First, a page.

It seems that in future Linux kernel itself will force the use of systemd
From: Lennart Poettering <lennart <at> poettering.net>
Subject: [HEADSUP] cgroup changes
Date: 2013-06-21 17:36:03 GMT (19 weeks, 5 days, 5 hours and 28 minutes ago)
On monday I posted this mail:
Here's an update and a bit on the bigger picture:
Half of what I mentioned there is now in place. There's now a new
"slice" unit type in place in git, and everything is hooked up to
it. logind will now also keep track of running containers/VMs. The
various container/VM managers have to register with logind now. This
serves the purpose of better integration of containers/VMs everywhere
(so that "ps" can show for each process where it belongs to). However,
the main reason for this is that this is eventually going to be the only
way how containers/VMs can get a cgroup of their own.
So, in that context, a bit of the bigger picture:
It took us a while to realize the full extent how awfully unusable
cgroups currently are. The attributes have way more interdependencies
than people might think and it is trivial to create non-sensical
Of course, understanding how awful the status quo is a good first
step. But we really needed to figure out what we can do about this to
clean this up in the long run, and how we can get to something useful
quickly. So, after much discussion between Tejun (the kernel cgroup
maintainer) and various other folks here's the new scheme that we want
to go for:
1) In the long run there's only going to be a single kernel cgroup
hierarchy, the per-controller hierarchies will go away. The single
hierarchy will allow controllers to be individually enabled for each
cgroup. The net effect is that the hierarchies the controllers see are
not orthogonal anymore, they are always subtrees of the full single
2) This hierarchy becomes private property of systemd. systemd will set
it up. Systemd will maintain it. Systemd will rearrange it. Other
software that wants to make use of cgroups can do so only through
systemd's APIs. This single-writer logic is absolutely necessary, since
interdependencies between the various controllers, the various
attributes, the various cgroups are non-obvious and we simply cannot
allow that cgroup users alter the tree independently of each other
forever. Due to all this: The "Pax Cgroup" document is a thing of the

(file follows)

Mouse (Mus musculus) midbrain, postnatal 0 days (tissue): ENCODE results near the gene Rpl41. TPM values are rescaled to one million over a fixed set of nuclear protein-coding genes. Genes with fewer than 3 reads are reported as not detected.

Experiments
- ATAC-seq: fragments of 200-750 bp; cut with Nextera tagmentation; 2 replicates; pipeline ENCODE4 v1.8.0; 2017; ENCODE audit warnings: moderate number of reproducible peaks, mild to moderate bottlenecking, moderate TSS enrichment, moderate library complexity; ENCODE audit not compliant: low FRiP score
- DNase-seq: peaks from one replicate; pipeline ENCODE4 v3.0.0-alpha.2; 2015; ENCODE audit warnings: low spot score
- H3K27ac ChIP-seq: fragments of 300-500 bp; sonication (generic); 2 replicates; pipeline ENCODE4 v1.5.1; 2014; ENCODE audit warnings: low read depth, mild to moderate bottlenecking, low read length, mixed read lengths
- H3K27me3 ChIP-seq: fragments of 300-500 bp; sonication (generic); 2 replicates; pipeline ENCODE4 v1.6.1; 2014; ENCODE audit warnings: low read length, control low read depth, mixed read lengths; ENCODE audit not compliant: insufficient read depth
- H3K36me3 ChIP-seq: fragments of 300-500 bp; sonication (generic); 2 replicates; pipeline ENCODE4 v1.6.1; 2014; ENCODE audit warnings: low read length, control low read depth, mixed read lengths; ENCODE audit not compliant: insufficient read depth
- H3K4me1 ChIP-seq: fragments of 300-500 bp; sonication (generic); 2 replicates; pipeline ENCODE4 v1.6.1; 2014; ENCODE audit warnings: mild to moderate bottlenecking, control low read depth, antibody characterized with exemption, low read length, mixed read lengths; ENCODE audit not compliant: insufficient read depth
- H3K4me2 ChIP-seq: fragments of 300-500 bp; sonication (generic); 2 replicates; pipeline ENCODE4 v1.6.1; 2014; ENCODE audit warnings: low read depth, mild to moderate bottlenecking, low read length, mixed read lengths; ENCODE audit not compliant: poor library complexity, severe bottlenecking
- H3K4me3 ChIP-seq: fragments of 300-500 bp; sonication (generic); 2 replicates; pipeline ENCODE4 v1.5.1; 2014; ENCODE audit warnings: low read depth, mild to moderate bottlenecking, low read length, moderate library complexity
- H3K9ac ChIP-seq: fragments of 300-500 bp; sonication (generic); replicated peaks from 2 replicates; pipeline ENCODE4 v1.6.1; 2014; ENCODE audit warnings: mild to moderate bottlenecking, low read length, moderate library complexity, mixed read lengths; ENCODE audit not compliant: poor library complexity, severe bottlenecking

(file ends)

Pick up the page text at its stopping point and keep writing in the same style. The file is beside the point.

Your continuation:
past, it is dead.
3) systemd will hide the fact that cgroups are internally used almost
entirely. In fact, we will take away the unit configuration options
ControlGroup=, ControlGroupModify=, ControlGroupPersistent=,
ControlGroupAttribute= in their entirety. The high-level options
CPUShares=, MemoryLimit=, .. and so on will continue to exist and we'll
add additional ones like them. The system.conf setting
DefaultControllers=cpu will go away too. Basically, you'll get more
high-level settings, but all the low level bits will go away without
replacement. We will take away the ability for the admin to set
arbitrary low-level attributes, to arrange things in completely
arbitrary cgroup trees or to enable arbitrary controllers for a service.
4) systemd git introduced a new unit type called "slice" (see
above). This is for partitioning up resources of the system into
slices. Slices are hierarchial, and other units (such as services, but
also containers/VMs and logged in users) can then be assigned to these
slices. Slices internally map to cgroups, but they are a very high-level
construct. Slices will expose the same CPUShares=, MemoryLimit=
properties as the other units do. This means resource management will
become a first-class, built-in functionality of systemd. You can create
slices for your customers, and in them subslices for their departments,
and then run services, users, vms in them. In the long run these will by
dynamically moveable even (while they are running), but that'll take
more kernel work. By default there will three slices: "system.slice"
(where all system services are located by default), "user.slice" (where
all logged in users are located by default), "machine.slice" (where all
running VMs/containers are located by default). However, the admin will
have full freedom to create arbitary slices and then move the other
units into them.
5) systemd's logind daemon already kept track of logged in
users/sessions. It is now extended to also keep track of virtual
machines/containers. In fact, this is how libvirt/nspawn and friends
will now get their own cgroups. They register as a machine, which means
passing a bit of meta info to systemd, and getting a cgroup assigned in
response. This registration ensures that "ps" and friends can show to